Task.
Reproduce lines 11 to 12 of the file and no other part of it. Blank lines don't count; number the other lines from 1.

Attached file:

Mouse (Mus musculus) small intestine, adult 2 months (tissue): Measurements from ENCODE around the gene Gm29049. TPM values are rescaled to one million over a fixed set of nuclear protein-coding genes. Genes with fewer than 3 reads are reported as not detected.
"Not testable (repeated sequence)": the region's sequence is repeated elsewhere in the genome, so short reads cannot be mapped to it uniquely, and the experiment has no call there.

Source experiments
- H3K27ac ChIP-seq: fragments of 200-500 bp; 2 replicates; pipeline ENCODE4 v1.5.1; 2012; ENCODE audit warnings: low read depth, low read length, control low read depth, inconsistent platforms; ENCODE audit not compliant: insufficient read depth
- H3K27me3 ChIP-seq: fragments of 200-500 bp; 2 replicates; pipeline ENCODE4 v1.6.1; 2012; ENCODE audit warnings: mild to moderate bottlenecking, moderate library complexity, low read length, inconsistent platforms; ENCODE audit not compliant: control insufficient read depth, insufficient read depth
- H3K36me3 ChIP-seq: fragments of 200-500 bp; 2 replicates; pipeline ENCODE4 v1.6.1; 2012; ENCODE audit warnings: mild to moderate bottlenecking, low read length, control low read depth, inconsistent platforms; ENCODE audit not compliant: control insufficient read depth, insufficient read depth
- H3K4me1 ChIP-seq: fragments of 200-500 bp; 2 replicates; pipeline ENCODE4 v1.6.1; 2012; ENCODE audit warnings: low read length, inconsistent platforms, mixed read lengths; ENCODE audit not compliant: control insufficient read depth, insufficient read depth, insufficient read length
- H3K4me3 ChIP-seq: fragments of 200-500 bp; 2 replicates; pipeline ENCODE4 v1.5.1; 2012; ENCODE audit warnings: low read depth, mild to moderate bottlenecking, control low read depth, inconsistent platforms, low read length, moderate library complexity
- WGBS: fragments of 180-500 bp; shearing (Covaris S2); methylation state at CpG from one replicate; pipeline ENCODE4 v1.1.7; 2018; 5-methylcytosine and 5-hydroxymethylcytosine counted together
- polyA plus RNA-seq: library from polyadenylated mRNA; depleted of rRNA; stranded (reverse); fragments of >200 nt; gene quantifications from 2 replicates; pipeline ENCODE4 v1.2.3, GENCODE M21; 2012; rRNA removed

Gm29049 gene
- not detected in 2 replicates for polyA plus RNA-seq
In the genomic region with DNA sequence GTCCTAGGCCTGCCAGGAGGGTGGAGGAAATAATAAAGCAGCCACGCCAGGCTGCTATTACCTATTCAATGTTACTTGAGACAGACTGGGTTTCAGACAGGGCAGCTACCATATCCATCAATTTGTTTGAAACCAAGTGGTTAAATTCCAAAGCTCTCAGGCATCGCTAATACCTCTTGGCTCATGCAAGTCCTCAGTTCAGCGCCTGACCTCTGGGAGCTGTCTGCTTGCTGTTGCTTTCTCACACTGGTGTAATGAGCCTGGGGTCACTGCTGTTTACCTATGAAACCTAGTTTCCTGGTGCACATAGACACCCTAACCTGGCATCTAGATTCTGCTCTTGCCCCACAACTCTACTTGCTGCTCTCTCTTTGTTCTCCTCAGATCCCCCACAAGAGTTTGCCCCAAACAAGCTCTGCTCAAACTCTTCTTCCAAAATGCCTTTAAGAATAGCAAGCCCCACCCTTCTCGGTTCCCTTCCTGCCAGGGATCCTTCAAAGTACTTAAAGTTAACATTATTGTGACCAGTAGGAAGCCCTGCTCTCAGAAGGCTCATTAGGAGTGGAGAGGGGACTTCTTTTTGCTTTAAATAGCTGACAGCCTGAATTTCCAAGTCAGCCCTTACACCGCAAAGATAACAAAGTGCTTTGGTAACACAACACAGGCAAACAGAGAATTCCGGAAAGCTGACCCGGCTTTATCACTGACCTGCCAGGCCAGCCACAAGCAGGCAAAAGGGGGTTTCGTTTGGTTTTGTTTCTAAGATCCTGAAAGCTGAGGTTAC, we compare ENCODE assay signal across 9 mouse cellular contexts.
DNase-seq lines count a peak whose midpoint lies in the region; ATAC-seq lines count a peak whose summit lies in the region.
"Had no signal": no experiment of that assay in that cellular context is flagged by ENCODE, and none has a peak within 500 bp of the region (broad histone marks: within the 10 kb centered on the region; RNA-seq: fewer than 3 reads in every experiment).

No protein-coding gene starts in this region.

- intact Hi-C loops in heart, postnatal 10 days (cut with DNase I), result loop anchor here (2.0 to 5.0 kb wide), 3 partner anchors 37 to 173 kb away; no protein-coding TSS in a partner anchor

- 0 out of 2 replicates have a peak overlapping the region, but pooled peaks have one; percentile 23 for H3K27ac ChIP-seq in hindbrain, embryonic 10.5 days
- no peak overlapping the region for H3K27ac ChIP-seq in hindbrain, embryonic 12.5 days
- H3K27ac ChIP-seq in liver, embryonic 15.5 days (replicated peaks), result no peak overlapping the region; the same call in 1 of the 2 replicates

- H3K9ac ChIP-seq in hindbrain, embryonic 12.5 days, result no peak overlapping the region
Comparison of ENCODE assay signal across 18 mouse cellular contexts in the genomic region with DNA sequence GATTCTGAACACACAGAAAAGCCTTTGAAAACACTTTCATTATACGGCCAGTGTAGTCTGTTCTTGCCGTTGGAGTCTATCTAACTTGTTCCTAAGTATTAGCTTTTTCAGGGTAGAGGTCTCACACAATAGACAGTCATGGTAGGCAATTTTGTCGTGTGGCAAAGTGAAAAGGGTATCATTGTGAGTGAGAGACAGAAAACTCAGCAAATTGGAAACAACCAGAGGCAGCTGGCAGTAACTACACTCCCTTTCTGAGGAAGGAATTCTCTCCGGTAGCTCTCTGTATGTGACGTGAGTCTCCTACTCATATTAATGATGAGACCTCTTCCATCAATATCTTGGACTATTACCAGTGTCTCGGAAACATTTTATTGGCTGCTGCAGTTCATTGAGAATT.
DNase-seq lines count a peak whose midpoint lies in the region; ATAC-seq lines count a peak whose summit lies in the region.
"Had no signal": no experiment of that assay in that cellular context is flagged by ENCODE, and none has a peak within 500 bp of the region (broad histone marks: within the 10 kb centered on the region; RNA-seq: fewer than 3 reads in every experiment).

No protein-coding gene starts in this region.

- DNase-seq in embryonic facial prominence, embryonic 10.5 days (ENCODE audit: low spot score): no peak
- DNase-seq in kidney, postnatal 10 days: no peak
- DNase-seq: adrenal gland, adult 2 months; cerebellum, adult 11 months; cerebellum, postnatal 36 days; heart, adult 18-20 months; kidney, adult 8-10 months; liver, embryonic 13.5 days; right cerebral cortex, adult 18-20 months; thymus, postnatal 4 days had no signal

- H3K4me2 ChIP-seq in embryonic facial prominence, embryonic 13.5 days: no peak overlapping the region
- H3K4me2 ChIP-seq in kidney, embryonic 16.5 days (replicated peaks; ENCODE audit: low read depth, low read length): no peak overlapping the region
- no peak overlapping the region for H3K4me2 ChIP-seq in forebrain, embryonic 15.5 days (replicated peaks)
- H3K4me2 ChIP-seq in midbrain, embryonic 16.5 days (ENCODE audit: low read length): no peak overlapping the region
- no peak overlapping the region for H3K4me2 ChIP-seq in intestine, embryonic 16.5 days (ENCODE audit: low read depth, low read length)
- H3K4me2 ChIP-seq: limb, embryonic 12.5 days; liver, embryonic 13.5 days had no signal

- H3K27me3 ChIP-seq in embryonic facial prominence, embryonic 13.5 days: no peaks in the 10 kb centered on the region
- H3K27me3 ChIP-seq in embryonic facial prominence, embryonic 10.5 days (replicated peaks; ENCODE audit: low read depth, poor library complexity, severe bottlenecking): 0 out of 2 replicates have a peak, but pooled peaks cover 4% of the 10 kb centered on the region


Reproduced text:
Gm29049 gene
- not detected in 2 replicates for polyA plus RNA-seq